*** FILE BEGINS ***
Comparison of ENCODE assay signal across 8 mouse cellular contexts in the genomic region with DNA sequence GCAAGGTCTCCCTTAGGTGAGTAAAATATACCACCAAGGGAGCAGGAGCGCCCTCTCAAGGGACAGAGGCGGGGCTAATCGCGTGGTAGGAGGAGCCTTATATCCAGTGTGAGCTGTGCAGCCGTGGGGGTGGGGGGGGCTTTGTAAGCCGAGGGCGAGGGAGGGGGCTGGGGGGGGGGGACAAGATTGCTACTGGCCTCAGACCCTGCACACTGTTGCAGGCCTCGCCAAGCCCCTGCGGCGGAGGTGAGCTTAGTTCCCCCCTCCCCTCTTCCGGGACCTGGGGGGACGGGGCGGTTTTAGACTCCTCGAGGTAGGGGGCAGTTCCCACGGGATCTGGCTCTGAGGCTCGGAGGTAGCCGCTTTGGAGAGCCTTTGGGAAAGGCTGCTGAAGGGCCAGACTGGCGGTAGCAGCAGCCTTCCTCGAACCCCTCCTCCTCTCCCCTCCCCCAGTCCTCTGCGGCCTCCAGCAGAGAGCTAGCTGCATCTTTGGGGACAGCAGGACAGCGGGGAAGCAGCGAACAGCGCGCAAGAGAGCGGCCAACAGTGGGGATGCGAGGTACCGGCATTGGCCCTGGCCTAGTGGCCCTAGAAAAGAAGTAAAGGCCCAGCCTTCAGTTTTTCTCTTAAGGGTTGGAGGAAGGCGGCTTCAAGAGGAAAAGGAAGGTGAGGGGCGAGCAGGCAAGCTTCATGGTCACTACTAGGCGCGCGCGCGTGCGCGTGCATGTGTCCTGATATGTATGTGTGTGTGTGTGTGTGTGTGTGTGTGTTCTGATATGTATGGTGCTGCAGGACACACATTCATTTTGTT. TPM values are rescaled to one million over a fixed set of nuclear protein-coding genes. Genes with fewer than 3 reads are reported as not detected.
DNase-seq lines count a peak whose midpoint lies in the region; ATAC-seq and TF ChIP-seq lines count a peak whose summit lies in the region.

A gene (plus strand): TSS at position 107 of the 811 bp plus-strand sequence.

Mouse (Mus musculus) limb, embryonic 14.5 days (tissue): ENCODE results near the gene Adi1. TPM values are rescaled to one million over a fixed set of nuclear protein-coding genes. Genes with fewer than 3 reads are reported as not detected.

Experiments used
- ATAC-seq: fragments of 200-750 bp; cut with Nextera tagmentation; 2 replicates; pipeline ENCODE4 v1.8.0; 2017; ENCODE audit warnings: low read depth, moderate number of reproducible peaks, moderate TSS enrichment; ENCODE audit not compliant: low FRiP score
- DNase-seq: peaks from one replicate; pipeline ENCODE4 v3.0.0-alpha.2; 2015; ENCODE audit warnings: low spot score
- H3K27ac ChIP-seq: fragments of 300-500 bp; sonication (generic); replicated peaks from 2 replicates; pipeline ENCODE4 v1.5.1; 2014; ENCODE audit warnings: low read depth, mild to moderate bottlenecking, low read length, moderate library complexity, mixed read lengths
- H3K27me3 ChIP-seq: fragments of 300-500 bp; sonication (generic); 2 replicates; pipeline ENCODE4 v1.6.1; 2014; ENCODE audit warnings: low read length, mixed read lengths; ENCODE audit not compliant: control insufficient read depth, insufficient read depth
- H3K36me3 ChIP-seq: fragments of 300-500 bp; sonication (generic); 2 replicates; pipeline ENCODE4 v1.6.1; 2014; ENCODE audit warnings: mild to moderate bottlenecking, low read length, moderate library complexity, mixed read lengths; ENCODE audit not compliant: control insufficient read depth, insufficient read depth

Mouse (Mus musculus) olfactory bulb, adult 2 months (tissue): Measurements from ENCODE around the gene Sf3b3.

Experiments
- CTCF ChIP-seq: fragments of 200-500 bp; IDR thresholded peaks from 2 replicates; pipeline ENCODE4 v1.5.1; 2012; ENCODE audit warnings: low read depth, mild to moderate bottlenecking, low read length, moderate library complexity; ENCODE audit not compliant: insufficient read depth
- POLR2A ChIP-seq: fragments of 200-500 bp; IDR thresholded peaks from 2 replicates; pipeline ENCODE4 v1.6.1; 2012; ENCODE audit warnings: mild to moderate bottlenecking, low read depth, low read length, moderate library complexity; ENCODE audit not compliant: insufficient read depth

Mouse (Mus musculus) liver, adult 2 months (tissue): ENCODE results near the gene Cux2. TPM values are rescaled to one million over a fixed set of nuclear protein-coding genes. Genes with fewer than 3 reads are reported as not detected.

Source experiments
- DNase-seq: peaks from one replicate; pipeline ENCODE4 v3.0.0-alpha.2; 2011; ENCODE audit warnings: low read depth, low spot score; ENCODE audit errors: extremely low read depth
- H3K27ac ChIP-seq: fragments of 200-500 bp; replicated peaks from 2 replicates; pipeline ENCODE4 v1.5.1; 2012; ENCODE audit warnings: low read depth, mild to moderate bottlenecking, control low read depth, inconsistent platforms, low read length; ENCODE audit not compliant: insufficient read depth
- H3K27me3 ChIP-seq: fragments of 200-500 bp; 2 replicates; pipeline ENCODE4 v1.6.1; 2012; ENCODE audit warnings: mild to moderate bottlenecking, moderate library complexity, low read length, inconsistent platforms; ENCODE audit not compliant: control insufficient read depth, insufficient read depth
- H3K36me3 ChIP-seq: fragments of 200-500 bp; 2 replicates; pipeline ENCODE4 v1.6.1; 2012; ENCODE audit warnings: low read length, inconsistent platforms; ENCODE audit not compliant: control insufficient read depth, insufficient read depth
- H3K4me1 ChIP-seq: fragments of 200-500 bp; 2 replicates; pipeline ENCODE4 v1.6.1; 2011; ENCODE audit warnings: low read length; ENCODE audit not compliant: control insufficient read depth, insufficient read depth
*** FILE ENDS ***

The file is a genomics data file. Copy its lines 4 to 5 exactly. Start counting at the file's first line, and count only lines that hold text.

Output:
Mouse (Mus musculus) limb, embryonic 14.5 days (tissue): ENCODE results near the gene Adi1. TPM values are rescaled to one million over a fixed set of nuclear protein-coding genes. Genes with fewer than 3 reads are reported as not detected.

Experiments used